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Weapons of Mass Destruction (WMD)

Supersonic missile key to Taiwan's defense against China: lawmaker

ROC Central News Agency

2012/05/16 17:15:50

Taipei, May 16 (CNA) Taiwan's locally developed supersonic anti-ship missile enhances the country's defense capabilities in the face of China's ongoing military expansion, a lawmaker said Wednesday.

Ruling Kuomintang (KMT) Legislator Lin Yu-fang said the Hsiung Feng (Brave Wind) III missile is an important part of Taiwan's arsenal because China is modernizing its naval fleet and preparing to commission its first aircraft carrier.

Deploying the weapon on military boats and frigates "will beef up our combat capabilities," Lin told the local media at northern Taiwan's Keelung Harbor after inspecting a patrol boat that has recently been outfitted with the Hsiung Feng III.

Along with three other lawmakers of the KMT and the opposition Democratic Progressive Party, Lin also gave the thumbs up to the Navy's combat readiness after witnessing a drill onboard the Keelung-based Chinchiang missile patrol boat to see how military personnel launch the missiles in the event of war.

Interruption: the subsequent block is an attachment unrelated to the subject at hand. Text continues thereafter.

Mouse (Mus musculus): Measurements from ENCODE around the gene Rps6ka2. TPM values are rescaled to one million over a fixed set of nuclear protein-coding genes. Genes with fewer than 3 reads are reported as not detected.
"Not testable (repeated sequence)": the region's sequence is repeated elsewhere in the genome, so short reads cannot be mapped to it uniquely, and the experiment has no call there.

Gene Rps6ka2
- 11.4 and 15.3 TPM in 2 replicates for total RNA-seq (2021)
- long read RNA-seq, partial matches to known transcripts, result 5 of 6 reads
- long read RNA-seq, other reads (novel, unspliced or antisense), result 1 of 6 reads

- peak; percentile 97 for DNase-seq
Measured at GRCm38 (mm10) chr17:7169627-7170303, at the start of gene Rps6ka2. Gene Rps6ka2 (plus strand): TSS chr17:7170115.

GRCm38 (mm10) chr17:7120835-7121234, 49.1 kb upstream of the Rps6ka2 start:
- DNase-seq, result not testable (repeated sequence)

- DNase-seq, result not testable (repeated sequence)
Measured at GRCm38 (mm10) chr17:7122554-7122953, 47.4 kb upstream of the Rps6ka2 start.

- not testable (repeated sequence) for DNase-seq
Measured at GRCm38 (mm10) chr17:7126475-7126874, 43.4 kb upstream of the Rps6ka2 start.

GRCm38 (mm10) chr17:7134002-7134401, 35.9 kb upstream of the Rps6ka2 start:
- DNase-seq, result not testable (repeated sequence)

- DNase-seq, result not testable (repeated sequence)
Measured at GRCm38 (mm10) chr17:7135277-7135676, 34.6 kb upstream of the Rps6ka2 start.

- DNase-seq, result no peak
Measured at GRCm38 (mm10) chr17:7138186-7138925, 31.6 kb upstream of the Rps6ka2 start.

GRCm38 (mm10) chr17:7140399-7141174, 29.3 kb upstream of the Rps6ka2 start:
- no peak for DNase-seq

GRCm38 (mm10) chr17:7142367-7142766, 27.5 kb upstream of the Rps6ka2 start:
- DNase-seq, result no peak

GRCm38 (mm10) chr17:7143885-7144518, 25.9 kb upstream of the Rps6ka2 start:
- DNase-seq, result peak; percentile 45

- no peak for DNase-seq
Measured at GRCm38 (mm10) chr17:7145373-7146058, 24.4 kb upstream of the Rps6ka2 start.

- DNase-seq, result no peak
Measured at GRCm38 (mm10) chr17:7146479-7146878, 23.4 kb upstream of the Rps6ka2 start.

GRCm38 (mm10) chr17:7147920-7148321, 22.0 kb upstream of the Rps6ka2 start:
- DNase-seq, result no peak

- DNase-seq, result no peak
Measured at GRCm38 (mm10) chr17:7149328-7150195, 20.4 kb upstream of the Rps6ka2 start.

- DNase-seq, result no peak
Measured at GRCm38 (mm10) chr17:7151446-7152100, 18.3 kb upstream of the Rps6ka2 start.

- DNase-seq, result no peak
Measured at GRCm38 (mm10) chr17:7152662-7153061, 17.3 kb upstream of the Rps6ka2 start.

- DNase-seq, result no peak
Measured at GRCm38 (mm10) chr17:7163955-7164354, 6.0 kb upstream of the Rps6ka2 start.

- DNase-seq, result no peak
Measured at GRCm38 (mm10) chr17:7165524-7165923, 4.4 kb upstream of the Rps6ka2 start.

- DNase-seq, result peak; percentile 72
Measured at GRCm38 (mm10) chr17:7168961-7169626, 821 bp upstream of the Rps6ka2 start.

With a range of about 150 kilometers, the supersonic weapon is dubbed "aircraft carrier killer." It is manufactured by the Chung-Shan Institute of Science and Technology in Taoyuan, the defense ministry's main research and development unit.

The Hsiung Feng III was first unveiled in 2007 at a National Day military parade in Taiwan.

Also at the Keelung Harbor are a fleet of three frigates that recently completed a good-will voyage to some of Taiwan's diplomatic allies.

It was reported in the local media that a Chengkung-class frigate, among the fleet, sailed to Taiwan-controlled Taiping Island in the disputed South China Sea, during its 50-day voyage that concluded in late April.

Asked on the report, Lin said the journey of the Chengkung-class frigate, which is equipped with Hsiung Feng III missiles, to Taiping amid growing tensions in the region, served as a deterrent to neighboring countries that may attempt to enter Taiwan's territory.

The South China Sea region, thought to be rich in oil deposits and marine biodiversity, is claimed either entirely or in part by Brunei, China, Malaysia, Taiwan, Vietnam and the Philippines.

Meanwhile, the three frigates at Keelung Harbor will be opened to the public May 18-19. Visitors will have an opportunity to gain a glimpse of how the Navy promotes ties with Taiwan's diplomatic allies.

(By Elaine Hou)

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